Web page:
It's the water-dependent modern world that needs saving, not Botswana's besieged Kalahari Bushmen.
Heart of Dryness: How the Last Bushmen Can Help Us Endure the Coming Age of Permanent Drought
- James G. Workman
Climate scientists know very well that hints of the future may lie in the past, or in what we can glean of it from ice bubbles, tree rings and other proxy evidence. 'Fossilized lifestyles' — such as the ways of Botswana's Kalahari Bushmen — hold similar insights for modern civilization. Living virtually without property or literacy, their communities survive in the Earth's most severe human environment, a place that climate change isn't expected to be kind to. What's more, Botswana has tried now for years to evict the Bushmen from their ancestral home. Having witnessed this searing conflict, James Workman documents it with passion and experience in Heart of Dryness.
A former aide to the US interior secretary under President Clinton, Workman is a water-conservation expert who consults in nations threatened with drought. He's also a journalist who once filed regular reports on Botswana's siege of Bushman lands, an undertaking that earned him a position on the government's blacklist.
In Heart of Dryness, Workman crafts the story of the Bushmen's struggle — environmental as well as political — into dramatic narrative non-fiction. Full of conflict, this is a story with implications for how people far from the Kalahari may choose to live decades hence, when water is in increasingly short supply.
One clear message is that modern society could learn much from observing the Bushmen, whose lives and culture are optimized for conserving water. The community venerates elders in part for their knowledge of the environment: it's good to have people around who can remember how everyone survived the previous drought. In the absence of rivers to sip from, Bushmen gather tsama melons, natural canteens that ripen in dry winter months. Hunters prize eland, swift and nimble ox-size beasts whose meat provides protein and hydration.
The English language couples enmity and water in a word, rival, related to the Latin rivalis, or someone you share water with. Rivers are a common enough territorial boundary. But really, Workman points out, water draws people together, for better or for worse. If you want to separate people, put a desert between them.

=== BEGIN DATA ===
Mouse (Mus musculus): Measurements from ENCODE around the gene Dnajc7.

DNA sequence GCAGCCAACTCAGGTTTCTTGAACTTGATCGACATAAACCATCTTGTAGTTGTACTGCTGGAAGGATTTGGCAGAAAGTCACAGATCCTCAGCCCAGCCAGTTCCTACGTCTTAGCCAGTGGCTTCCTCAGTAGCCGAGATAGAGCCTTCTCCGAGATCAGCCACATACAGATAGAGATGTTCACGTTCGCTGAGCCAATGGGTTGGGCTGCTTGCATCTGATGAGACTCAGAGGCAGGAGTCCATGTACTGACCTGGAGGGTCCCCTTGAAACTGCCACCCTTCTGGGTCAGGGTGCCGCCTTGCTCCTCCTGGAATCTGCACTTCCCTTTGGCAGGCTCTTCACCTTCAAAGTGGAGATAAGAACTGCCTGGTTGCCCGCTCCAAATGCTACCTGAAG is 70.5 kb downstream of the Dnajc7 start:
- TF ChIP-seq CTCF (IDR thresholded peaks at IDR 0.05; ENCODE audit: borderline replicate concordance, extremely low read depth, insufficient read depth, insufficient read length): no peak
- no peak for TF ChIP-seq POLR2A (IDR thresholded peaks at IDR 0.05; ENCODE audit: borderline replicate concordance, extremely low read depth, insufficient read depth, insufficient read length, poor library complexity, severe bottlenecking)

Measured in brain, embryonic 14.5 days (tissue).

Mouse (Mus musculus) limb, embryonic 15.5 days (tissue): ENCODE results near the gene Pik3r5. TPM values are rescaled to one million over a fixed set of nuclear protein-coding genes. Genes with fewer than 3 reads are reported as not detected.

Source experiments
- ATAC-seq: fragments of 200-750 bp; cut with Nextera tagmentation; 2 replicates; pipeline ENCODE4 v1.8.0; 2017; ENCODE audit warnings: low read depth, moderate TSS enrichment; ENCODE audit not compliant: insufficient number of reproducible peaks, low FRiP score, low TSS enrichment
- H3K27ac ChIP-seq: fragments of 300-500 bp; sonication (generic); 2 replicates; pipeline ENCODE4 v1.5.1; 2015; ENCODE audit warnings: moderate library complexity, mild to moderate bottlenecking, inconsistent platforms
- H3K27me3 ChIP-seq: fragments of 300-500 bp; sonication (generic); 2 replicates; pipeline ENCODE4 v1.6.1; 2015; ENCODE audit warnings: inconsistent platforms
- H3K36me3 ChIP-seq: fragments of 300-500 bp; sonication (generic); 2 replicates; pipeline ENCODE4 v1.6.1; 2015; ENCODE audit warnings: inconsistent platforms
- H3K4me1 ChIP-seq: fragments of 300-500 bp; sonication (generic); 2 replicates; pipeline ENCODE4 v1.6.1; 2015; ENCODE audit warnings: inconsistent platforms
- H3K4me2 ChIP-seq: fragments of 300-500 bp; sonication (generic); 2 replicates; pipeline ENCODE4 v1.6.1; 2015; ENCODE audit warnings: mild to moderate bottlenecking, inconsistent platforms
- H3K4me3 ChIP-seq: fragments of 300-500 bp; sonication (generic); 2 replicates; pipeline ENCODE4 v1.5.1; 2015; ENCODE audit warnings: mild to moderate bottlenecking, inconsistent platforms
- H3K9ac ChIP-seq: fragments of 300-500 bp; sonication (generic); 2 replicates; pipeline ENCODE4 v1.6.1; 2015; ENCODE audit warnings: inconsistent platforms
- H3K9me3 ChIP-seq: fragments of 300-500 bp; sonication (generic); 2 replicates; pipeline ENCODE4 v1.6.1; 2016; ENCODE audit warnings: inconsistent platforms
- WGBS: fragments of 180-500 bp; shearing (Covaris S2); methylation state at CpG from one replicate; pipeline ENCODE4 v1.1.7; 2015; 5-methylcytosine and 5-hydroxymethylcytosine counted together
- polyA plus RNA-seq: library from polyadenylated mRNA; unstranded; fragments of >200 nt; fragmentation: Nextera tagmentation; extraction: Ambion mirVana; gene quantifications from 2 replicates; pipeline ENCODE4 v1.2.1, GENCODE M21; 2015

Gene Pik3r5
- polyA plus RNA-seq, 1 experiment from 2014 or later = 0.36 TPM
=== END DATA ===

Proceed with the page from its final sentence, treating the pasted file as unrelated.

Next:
Would that it were so easy. Despite their seeming isolation, the Bushmen have always had relationships with the outside world. Pumps built by the state ensured that the most arid regions never became too dry. This arrangement lasted until 2002, when Botswana, frequently heralded in the West as a success story, destroyed the pumps and cut off the desert dwellers' water in a campaign to force them out of the Central Kalahari Game Reserve (CKGR).
The country's reasons for doing so, which included pressure from two industries beloved by developed nations — diamonds and ecotourism — were publicly picked over for the next few years. The Bushmen brought a suit against the government, arguing against evictions and for a human right to water, a topic in democratic political philosophy that dates back at least to the Magna Carta. The CKGR holdouts stayed. In a founding insight of the book, Workman realizes, while stranded during a poorly conceived stealth water delivery, that the Bushmen don't really need saving: he does, and by extension, so does modernity.
The Bushmen's story is rich with dramatic elements. Few fiction writers could get away with offering the metaphors that Workman creates from his first-hand observations: Water. Desert. Beasts. Guns. Courtroom drama. In parts, Workman's prose further elevates a powerful sequence of events, and at one point — the close of Chapter 22 — he achieves gold-medal writing in an artful cascade of clauses that aspire to the famous last paragraph of James Joyce's short story “The Dead”.
Workman has a lot of material to cover and synthesize into one tale: the Bushmen and how they live, Botswana and why its democracy falters (hint: water), the foreign influences, the activists, the attorneys, the desert, and why Westerners should take notice. As a consequence the book runs at two speeds, and while the seams are smooth, they're still there. Several early chapters are filled with insightful anthropology, vivid anecdotes and factoids worth jotting down. But their expository nature slows down the narrative propulsion, which resumes as temperatures rise.
The service Workman ultimately performs is to humanize climate change and integrate it with history, human rights, trade and international law. In fact, Heart of Dryness succeeds as a 'climate book' in part because it needn't be read as a climate book. 'Climate' is a category paramount mostly to rich Western nations that can afford science. But going forward, climate change may have less to do with nations cutting carbon and more to do with people cutting water. As with zebras or elephants, when people don't have enough water, all bets are off.
Many authors place in endnotes material they can neither part with nor fit in the book. Workman employs these to graft in discourses on everything from rubber bullets to how to pronounce four phonetic 'clicks' and their typographical symbols. He drops this line into a note to his prescriptive epilogue: “If necessity is the mother of invention, Bushmen have shown us that the real invention lies in social innovation.”
And there's the rub. Electric cars, solar power, and carbon capture and storage are technologies heralded as part of our solution set. But to paraphrase American gunmakers, coal doesn't burn the planet; people do. Workman lays out the “seven habits of highly successful foragers”. Number 7 is “Subordinate taste to survival.” If more people could do that alone, our lifestyle might look less and less like a twentieth-century fossil.